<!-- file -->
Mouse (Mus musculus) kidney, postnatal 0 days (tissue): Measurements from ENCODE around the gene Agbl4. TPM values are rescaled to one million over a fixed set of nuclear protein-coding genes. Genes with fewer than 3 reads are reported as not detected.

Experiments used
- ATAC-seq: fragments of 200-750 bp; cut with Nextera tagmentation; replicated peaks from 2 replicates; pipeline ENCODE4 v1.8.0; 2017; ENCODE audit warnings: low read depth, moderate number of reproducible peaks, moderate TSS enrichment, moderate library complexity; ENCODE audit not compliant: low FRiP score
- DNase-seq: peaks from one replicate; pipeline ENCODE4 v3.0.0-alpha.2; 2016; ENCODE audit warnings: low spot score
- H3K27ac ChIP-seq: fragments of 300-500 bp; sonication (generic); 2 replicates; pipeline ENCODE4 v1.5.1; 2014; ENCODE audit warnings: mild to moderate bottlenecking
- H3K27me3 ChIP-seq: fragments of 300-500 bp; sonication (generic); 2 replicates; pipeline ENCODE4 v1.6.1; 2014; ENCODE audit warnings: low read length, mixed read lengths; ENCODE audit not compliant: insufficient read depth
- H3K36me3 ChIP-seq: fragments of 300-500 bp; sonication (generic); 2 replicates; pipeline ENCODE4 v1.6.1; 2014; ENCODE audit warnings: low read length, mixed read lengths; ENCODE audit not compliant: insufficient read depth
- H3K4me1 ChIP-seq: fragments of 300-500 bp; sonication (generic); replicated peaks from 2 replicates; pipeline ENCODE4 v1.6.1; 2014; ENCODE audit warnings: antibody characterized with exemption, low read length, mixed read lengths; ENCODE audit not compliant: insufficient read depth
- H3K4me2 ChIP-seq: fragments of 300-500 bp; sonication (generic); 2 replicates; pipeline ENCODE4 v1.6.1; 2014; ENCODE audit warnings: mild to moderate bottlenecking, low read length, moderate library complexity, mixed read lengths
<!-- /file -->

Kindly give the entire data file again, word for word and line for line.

Mouse (Mus musculus) kidney, postnatal 0 days (tissue): Measurements from ENCODE around the gene Agbl4. TPM values are rescaled to one million over a fixed set of nuclear protein-coding genes. Genes with fewer than 3 reads are reported as not detected.

Experiments used
- ATAC-seq: fragments of 200-750 bp; cut with Nextera tagmentation; replicated peaks from 2 replicates; pipeline ENCODE4 v1.8.0; 2017; ENCODE audit warnings: low read depth, moderate number of reproducible peaks, moderate TSS enrichment, moderate library complexity; ENCODE audit not compliant: low FRiP score
- DNase-seq: peaks from one replicate; pipeline ENCODE4 v3.0.0-alpha.2; 2016; ENCODE audit warnings: low spot score
- H3K27ac ChIP-seq: fragments of 300-500 bp; sonication (generic); 2 replicates; pipeline ENCODE4 v1.5.1; 2014; ENCODE audit warnings: mild to moderate bottlenecking
- H3K27me3 ChIP-seq: fragments of 300-500 bp; sonication (generic); 2 replicates; pipeline ENCODE4 v1.6.1; 2014; ENCODE audit warnings: low read length, mixed read lengths; ENCODE audit not compliant: insufficient read depth
- H3K36me3 ChIP-seq: fragments of 300-500 bp; sonication (generic); 2 replicates; pipeline ENCODE4 v1.6.1; 2014; ENCODE audit warnings: low read length, mixed read lengths; ENCODE audit not compliant: insufficient read depth
- H3K4me1 ChIP-seq: fragments of 300-500 bp; sonication (generic); replicated peaks from 2 replicates; pipeline ENCODE4 v1.6.1; 2014; ENCODE audit warnings: antibody characterized with exemption, low read length, mixed read lengths; ENCODE audit not compliant: insufficient read depth
- H3K4me2 ChIP-seq: fragments of 300-500 bp; sonication (generic); 2 replicates; pipeline ENCODE4 v1.6.1; 2014; ENCODE audit warnings: mild to moderate bottlenecking, low read length, moderate library complexity, mixed read lengths